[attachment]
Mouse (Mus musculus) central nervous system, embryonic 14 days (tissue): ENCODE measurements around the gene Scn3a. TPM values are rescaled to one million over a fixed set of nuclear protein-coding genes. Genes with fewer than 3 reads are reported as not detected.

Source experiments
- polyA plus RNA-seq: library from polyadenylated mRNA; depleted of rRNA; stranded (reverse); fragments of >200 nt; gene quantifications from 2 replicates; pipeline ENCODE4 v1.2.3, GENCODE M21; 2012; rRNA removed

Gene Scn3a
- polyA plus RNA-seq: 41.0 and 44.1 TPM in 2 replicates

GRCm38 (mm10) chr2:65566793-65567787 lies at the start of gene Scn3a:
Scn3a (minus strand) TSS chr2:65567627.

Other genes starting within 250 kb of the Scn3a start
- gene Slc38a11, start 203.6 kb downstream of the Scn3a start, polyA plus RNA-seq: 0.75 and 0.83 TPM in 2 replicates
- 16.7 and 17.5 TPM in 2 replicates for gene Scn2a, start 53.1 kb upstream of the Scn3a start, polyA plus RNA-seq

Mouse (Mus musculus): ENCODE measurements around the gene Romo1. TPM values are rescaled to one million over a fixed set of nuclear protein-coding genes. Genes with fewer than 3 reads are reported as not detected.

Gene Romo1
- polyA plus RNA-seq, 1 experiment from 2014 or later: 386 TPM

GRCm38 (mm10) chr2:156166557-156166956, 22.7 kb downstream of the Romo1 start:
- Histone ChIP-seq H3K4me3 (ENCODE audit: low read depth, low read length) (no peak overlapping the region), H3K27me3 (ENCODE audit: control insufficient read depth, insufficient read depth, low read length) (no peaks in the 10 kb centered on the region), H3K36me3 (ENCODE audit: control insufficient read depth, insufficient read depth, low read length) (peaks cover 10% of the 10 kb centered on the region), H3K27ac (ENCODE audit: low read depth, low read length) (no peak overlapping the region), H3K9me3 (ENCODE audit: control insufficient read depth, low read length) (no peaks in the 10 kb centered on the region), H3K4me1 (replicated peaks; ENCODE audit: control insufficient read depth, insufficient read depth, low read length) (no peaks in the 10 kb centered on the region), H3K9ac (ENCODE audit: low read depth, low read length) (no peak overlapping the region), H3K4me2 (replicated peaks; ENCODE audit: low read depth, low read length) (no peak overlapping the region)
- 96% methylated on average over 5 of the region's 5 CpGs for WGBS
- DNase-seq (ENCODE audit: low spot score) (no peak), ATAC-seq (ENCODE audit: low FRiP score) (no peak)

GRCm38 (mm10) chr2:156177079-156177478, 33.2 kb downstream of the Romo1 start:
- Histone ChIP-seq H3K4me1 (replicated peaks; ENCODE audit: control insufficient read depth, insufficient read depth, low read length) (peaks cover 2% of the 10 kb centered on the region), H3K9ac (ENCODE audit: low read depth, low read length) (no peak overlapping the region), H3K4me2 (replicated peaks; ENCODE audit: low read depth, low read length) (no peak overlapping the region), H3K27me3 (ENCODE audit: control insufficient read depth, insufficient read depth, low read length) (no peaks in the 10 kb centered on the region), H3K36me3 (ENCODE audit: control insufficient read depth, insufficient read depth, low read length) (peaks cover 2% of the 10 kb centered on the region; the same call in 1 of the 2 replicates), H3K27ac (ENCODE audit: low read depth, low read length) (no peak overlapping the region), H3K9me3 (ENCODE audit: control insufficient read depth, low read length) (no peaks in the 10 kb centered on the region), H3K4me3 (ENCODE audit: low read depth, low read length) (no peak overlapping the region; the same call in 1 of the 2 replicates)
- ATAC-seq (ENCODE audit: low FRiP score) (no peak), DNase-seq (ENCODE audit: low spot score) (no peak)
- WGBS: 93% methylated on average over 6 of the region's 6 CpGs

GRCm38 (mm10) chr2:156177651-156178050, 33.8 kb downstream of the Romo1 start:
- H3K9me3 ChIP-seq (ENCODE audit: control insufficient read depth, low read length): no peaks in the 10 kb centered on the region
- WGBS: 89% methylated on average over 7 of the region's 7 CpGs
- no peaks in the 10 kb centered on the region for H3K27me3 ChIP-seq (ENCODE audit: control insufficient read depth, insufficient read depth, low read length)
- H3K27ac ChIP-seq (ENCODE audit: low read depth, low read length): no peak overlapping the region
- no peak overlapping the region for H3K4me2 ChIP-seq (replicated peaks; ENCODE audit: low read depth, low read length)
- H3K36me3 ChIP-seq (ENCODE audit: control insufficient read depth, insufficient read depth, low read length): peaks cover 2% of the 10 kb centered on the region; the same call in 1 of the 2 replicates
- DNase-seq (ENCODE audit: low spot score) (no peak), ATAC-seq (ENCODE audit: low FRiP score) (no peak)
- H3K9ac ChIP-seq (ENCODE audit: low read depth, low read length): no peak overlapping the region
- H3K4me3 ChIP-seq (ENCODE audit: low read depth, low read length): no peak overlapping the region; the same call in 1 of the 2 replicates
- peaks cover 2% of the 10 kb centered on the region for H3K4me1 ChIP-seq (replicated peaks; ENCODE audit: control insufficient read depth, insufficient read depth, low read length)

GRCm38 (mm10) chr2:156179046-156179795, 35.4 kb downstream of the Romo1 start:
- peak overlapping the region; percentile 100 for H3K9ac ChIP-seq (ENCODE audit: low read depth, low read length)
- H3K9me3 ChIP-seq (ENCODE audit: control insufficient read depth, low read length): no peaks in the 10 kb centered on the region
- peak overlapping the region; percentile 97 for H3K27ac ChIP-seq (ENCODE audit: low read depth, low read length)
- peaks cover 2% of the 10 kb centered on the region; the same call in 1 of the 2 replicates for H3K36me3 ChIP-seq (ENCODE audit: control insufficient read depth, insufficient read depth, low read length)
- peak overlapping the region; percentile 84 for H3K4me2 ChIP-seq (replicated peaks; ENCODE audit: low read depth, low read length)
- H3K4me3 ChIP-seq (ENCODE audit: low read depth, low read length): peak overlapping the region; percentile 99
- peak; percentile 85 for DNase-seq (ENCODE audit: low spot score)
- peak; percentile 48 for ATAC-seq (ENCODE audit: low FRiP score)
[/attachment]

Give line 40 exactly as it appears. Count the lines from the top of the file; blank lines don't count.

- peak; percentile 85 for DNase-seq (ENCODE audit: low spot score)